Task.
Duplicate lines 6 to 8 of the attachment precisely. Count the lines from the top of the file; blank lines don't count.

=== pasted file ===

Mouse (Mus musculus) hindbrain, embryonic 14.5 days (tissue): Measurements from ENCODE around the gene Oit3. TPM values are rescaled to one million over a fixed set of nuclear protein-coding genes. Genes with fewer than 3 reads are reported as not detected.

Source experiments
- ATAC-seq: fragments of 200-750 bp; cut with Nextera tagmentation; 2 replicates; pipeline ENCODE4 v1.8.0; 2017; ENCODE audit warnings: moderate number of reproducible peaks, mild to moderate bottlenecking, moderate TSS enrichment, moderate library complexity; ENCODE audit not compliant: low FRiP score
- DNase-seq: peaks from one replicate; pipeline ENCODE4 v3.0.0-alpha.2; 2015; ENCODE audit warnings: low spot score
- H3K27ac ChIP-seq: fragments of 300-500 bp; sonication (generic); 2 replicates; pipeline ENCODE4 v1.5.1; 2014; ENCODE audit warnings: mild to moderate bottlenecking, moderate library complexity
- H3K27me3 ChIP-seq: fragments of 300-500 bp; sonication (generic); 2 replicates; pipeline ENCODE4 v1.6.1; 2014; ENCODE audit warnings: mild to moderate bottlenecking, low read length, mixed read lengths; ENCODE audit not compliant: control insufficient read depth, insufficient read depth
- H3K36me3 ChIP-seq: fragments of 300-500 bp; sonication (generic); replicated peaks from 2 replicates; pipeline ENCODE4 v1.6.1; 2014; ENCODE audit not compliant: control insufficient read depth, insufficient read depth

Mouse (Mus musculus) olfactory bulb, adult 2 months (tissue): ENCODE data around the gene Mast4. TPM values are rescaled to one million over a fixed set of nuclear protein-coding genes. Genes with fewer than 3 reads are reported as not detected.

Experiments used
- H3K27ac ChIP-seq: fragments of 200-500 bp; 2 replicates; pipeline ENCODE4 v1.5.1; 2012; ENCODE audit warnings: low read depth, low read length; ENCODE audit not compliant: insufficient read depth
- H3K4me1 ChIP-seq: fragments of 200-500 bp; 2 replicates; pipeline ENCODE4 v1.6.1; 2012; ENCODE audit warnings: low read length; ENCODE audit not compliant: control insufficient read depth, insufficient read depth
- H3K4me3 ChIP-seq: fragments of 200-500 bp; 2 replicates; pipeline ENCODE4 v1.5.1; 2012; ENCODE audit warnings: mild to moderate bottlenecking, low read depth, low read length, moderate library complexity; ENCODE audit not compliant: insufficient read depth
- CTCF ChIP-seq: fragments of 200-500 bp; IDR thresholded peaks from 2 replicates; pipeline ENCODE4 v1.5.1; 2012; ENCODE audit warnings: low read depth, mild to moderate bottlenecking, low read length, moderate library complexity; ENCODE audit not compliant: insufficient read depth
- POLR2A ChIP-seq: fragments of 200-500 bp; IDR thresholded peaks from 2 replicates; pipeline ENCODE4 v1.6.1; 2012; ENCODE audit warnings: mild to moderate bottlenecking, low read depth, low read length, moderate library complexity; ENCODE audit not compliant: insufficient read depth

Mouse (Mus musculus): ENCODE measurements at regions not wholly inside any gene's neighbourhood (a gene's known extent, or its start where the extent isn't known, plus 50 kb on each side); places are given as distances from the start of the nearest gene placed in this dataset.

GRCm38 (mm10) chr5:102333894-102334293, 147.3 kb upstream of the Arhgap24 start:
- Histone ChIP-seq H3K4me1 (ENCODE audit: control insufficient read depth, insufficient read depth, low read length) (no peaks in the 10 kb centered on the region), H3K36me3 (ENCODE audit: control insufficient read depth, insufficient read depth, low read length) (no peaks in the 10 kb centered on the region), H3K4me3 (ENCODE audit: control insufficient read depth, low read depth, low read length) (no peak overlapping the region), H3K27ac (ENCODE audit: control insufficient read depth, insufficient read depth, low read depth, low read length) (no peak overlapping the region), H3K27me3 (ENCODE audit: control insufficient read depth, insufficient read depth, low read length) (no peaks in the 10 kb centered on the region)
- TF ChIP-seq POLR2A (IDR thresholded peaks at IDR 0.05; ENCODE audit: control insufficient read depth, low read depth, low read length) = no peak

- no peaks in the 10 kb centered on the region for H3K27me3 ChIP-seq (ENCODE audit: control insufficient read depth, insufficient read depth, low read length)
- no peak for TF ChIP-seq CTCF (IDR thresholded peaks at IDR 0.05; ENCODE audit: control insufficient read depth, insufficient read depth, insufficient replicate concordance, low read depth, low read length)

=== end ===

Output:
- H3K27me3 ChIP-seq: fragments of 300-500 bp; sonication (generic); 2 replicates; pipeline ENCODE4 v1.6.1; 2014; ENCODE audit warnings: mild to moderate bottlenecking, low read length, mixed read lengths; ENCODE audit not compliant: control insufficient read depth, insufficient read depth
- H3K36me3 ChIP-seq: fragments of 300-500 bp; sonication (generic); replicated peaks from 2 replicates; pipeline ENCODE4 v1.6.1; 2014; ENCODE audit not compliant: control insufficient read depth, insufficient read depth

Mouse (Mus musculus) olfactory bulb, adult 2 months (tissue): ENCODE data around the gene Mast4. TPM values are rescaled to one million over a fixed set of nuclear protein-coding genes. Genes with fewer than 3 reads are reported as not detected.